Couples counseling is often associated with taboo imagery of couples secretly meeting with a “shrink” to help fix a broken marriage on the verge of divorce. Sure, sometimes extremes like this occur, but it’s actually less common than you might think. Your relationship does not need to be on the brink of divorce before you go to couples counseling. Below are some surprising reasons couples attend counseling.
1. Improve an already stable relationship
One surprising reason couples may enter into counseling is to improve upon an already healthy and stable relationship. Counseling is appropriate and effective for people throughout the continuum, from deep despair and tragedy to maximizing potential and thriving. When people want to improve upon an already stable relationship, counseling can help couples turn up their potential for growth and help develop deeper connection and intimacy.
2. Premarital counseling
Another unexpected reason couples seek help is for pre-marital counseling. SYMBIS (Saving Your Marriage Before It Starts) is an assessment utilized by Crosswinds for couples preparing for marriage, blending families, and also those who are already married but want to grow deeper in their understanding of their similarities and differences. It helps couples discover insights and skills to strengthen their bond by analyzing the following aspects: mindset, well-being, social support, finances, expectations, and remarriage or blended families.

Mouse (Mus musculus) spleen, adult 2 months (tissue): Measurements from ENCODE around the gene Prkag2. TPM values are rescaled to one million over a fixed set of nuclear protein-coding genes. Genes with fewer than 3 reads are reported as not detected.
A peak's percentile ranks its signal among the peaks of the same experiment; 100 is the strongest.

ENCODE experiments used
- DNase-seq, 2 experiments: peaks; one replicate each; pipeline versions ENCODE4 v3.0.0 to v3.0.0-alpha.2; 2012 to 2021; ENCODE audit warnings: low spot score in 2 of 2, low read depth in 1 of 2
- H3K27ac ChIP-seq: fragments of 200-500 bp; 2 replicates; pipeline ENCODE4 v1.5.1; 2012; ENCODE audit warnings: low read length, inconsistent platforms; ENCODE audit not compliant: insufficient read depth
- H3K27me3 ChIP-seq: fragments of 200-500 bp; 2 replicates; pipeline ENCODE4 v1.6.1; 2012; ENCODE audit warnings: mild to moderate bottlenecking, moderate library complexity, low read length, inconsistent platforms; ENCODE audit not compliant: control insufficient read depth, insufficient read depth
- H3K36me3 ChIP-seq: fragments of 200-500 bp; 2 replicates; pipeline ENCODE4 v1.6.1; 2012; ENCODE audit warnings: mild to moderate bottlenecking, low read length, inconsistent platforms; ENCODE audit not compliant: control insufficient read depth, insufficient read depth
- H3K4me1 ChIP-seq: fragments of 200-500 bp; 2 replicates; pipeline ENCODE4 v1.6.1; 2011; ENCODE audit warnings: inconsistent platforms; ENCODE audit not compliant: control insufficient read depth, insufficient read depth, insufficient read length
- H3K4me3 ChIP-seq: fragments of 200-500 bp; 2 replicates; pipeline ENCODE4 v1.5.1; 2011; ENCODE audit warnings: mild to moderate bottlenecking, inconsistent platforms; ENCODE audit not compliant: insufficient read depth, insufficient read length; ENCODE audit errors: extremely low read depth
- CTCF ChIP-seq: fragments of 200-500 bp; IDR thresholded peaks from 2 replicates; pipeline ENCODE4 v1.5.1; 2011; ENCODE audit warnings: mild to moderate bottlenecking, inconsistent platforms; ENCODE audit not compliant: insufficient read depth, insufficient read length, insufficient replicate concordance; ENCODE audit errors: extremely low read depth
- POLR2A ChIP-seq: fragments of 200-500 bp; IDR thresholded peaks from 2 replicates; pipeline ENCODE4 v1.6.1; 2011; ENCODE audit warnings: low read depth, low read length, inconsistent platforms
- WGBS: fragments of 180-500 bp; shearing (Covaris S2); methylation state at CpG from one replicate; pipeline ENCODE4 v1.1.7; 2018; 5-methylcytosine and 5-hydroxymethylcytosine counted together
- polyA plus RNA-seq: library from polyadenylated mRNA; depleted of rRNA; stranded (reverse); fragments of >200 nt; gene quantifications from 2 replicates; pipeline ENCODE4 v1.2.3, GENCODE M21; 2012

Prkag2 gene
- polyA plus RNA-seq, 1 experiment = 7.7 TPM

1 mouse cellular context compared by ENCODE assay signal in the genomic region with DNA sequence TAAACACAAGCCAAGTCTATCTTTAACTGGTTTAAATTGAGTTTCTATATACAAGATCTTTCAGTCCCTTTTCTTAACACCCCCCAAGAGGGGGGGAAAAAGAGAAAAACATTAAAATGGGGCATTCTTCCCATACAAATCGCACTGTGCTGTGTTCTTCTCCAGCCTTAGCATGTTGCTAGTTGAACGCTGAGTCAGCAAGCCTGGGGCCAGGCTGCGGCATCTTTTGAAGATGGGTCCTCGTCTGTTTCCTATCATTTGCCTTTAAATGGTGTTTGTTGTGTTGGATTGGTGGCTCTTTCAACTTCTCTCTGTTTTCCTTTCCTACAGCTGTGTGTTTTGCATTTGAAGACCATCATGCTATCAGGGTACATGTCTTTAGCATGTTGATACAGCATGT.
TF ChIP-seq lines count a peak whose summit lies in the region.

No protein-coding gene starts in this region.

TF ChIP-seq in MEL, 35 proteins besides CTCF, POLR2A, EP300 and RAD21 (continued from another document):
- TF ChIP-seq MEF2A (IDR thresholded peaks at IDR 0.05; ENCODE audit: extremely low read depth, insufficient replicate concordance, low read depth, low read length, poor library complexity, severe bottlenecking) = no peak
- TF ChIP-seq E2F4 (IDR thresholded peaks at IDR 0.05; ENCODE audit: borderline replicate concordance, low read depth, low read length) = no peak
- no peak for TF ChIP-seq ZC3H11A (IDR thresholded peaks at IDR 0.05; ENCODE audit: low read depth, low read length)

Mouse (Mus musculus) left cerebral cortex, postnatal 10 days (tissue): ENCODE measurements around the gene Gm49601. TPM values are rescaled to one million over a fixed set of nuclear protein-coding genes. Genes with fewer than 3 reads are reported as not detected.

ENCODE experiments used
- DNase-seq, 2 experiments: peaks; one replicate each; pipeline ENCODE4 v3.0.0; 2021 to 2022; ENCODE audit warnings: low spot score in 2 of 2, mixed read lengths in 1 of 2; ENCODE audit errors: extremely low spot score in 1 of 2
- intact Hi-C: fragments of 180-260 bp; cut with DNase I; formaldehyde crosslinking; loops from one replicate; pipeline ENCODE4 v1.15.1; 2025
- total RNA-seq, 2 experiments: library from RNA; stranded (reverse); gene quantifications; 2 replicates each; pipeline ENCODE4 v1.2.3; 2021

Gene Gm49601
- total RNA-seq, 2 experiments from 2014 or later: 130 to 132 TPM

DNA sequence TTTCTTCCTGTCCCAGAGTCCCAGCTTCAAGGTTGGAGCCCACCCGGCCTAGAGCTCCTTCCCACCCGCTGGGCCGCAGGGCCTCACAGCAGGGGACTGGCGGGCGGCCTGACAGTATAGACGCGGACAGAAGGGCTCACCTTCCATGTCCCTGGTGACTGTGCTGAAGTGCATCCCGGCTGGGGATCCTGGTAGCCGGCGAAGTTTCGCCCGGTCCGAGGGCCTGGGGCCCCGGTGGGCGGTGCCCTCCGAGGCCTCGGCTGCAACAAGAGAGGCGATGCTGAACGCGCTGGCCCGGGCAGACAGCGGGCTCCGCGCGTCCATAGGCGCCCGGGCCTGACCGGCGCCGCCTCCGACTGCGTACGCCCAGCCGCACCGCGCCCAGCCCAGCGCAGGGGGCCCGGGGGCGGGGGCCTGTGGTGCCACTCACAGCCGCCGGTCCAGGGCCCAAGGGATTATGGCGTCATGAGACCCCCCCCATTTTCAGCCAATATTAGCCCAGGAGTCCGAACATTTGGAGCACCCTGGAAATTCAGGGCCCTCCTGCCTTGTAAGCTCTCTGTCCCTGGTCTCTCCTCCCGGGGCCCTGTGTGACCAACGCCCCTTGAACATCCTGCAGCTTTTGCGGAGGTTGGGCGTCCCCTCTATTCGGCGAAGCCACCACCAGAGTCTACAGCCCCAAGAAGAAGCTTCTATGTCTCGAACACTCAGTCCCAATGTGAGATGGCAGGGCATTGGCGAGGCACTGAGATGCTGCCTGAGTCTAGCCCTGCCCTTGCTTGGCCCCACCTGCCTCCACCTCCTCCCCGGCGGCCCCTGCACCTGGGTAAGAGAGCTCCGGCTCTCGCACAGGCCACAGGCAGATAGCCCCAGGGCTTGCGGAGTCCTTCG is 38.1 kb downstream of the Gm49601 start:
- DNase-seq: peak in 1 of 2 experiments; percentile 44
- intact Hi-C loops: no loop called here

3. Focus on a variety of topics
Not all couples counseling needs to be focused on conflict. Some topics couples may want to focus on to improve their relationship include: developing better communication skills, parenting skills, and enhancing physical and emotional intimacy. Grief and loss, even from years past, may also be a topic of discussion, as well as major life transitions. The birth of a child, finances, sexual concerns, and empty nesting are all surprisingly valid reasons we meet with couples.
4. To support a spouse with a mental health disorder
A spouse with a mental health disorder could also be another reason a couple seeks counseling. At times, the person with the mental health disorder may be in individual counseling, but often the couple needs support as well. Counseling can help identify ways each partner can work to fight the illness (and not each other), develop a deeper connection and bond, and create a meaningful life together.
People are often embarrassed or feel shame surrounding the issues that send them to counseling. What they don’t realize is how common it is to experience these issues and how courageous it is to be vulnerable and seek help. However difficult or daunting a problem, relief is often the result of talking out the problems with a professional clinician and your partner. When couples connect, they often feel supported by one another, find problems dissolving, solutions becoming clearer, and hopefully growing.